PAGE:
The six candidates for Oro Valley Town Council are bucking the trend of big money in political campaigns.As they gear up for the Aug. 30 primary, the most any of the candidates have raised is $3,060, according to reports filed at the end of June.The council seats up for grabs this year belong to the three incumbent candidates, councilmembers Brendan Burns, Bill Garner and Mike Zinkin. Hoping to claim a spot on the town’s ruling body are residents Rhonda Pina, Bill Rodman and Steve Solomon. Generally speaking, the challengers were more active than their incumbent counterparts, as incumbents Burns, Garner and Zinkin have all openly stated their opposition to being beholden to what they call “special interests.” Both Burns and Garner filed statements saying they had done no fundraising activity.Pina has raised the most money, pulling in $3,060 in contributions. Major contributors to her campaign include CAID Industries President William Assenmacher ($1,000), Pina’s husband Raul ($600), former Pima County supervisor Dan Eckstrom ($300) and Pima County Administrator Chuck Huckelberry ($200).Behind Pina is Rodman, whose major campaign contributions come in the form of funds he loaned himself, totaling $2,050 over three installments. Rodman’s total fundraising came in at $2,100.
While there is a trend for golf courses and other amenities to bear the name of the municipality in which it is built, the story of the Oro Valley Country Club and the town of Oro Valley is quite the opposite. A part of the community since first opening in 1959, the country club included a planned 200-home sites which would be one of the foundations on which the town was built.Nearly 60 year later, the Oro Valley Country Club, a vision of Lou Landon and the architectural hand of Robert Bruce Harris, is still providing high-end country club experience and golf play beneath the same breathtaking peaks of the Santa Catalina Mountains which originally drew its founders. Originally an oasis within the great expanse of the Sonoran Desert, the country club new finds itself within the center of a bustling and every expanding Oro Valley.While the names and faces may have changed over the years, the business which Landon envisioned still remains. How did the country club make it through nearly six decades? According to membership director Jack Talmage, the longevity can be traced back to loyal members.“People wanted to be a member of a private club, and they have been willing to put money into the club to keep is sustained,” Talmage said. “I don’t look at it as being in the food and beverage or the golf business—we’re in the membership business. You want to join a club because there are people just like you that want to get to know others, make friends, interact with them and have it centered and focused on something that they love, and that’s golf.”From February 1961 until December 2014, the country club was under the ownership of its members before being sold to Dallas-based ClubCorp for nearly $3 million. According to Talmage, the decision to sell the country club came about after the financial crisis.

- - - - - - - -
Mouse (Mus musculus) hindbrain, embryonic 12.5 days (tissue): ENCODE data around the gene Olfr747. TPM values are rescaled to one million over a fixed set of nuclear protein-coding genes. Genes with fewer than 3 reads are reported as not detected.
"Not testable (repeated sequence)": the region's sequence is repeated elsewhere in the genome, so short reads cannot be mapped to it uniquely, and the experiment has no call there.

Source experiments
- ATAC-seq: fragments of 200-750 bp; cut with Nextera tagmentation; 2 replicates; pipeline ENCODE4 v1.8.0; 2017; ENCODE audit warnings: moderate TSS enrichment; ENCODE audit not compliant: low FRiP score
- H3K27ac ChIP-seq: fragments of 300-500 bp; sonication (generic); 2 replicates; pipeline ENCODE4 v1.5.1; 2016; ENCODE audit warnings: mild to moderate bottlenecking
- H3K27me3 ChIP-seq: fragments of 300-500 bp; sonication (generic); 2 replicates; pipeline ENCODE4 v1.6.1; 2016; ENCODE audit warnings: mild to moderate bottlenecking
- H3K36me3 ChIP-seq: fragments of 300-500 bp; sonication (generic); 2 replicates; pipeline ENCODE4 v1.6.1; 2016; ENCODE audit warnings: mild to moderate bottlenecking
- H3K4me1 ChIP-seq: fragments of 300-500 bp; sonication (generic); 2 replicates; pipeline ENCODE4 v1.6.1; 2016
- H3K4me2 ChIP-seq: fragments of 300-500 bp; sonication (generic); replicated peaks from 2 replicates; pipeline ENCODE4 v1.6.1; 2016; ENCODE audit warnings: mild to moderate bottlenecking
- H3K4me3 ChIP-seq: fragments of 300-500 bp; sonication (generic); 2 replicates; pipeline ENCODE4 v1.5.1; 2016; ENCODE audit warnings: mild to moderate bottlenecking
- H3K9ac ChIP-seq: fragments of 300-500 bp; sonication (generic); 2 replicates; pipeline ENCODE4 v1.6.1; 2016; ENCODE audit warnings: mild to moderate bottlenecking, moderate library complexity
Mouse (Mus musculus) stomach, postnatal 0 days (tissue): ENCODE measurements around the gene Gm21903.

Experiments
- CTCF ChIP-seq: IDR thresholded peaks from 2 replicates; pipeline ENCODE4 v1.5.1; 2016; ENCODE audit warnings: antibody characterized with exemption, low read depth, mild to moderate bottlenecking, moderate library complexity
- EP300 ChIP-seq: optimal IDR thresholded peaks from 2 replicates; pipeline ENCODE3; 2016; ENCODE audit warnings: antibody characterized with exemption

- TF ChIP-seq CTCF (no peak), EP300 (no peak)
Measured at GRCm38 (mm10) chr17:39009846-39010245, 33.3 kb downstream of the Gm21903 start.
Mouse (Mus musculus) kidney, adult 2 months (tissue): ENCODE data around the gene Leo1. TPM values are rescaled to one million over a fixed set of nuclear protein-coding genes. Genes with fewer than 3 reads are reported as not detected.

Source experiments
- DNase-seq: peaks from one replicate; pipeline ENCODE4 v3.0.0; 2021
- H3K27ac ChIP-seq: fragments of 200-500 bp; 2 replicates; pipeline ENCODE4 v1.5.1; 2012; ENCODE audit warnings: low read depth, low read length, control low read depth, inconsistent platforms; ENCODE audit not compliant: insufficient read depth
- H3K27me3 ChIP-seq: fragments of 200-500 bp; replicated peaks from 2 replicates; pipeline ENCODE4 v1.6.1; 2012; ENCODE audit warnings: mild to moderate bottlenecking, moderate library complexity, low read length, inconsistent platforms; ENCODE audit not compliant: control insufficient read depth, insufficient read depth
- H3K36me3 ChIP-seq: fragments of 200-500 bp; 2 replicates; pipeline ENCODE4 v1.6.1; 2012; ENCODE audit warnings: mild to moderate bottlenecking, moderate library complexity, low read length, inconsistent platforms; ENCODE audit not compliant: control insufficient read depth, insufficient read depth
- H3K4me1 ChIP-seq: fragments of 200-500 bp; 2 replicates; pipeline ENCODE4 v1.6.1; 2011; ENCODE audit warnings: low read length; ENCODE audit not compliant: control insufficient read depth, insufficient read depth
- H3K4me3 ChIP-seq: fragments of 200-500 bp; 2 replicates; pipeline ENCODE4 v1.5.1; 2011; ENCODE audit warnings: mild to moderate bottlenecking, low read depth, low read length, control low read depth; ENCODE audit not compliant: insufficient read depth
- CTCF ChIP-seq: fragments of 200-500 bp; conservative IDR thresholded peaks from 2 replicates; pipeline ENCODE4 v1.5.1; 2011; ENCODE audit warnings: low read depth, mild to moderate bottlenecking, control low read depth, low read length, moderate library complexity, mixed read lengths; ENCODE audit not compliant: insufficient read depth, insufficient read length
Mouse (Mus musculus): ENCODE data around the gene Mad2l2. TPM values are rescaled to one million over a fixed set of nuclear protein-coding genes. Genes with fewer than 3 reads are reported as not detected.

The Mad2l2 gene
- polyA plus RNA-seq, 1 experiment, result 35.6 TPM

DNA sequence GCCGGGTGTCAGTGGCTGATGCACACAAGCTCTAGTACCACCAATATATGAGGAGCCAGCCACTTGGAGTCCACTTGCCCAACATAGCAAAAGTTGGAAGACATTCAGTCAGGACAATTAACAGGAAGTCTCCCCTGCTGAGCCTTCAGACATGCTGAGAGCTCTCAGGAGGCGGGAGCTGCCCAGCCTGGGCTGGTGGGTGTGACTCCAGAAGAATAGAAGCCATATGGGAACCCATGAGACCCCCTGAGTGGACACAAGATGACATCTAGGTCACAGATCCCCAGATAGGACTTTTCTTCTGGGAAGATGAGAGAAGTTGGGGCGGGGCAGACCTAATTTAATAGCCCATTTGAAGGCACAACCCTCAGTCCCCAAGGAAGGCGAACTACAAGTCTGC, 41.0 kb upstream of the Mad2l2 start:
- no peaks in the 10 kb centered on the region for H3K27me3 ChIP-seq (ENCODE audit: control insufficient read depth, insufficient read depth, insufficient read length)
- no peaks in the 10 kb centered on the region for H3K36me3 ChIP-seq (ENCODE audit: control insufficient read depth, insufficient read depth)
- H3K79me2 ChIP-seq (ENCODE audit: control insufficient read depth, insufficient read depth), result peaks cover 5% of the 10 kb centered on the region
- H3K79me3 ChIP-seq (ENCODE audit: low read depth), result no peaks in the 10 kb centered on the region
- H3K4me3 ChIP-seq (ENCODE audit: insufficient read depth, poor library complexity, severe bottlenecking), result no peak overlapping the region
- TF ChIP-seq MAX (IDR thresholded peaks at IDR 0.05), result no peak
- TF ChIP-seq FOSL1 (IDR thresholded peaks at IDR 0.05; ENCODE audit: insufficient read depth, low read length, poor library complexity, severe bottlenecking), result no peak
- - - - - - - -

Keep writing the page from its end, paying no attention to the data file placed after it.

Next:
David Bowen may be the “new guy” on the Marana Town Council, the certified financial planner has become the “money guy” on the council and has made the budget a pet project. “My particular background equips me to be very involved in the budgeting and finance process,” Bowen said. “We have a structurally balanced budget every year and I am always involved in that process.”Bowen grew up in Nebraska and had a farming background. In the late 1980s, his family spent eight years in the Ivory Coast as Bowen worked a government liaison and language teacher for a foreign missionary organization. He moved to Arizona 20 years ago and built his own financial planning and brokerage business. It was through his business ventures that he got involved with the Marana Chamber of Commerce and the Marana Rotary Club. He wanted to get more involved in the town and Ora Mae Harn advised him to attend council meetings and see where he could put his energy. That eventually led Bowen to meet with Marana Town Manager Gilbert Davidson to discuss the budget.Between attending council meetings and the talks about the budget, Bowen decided to run for the council in 2011 and beat an incumbent to claim his spot. He takes great pride that he hit the ground running and has been involved in crafting policies that have had a visible impact on the town. He specifically mentioned road repair and finding ways to fund the new police station.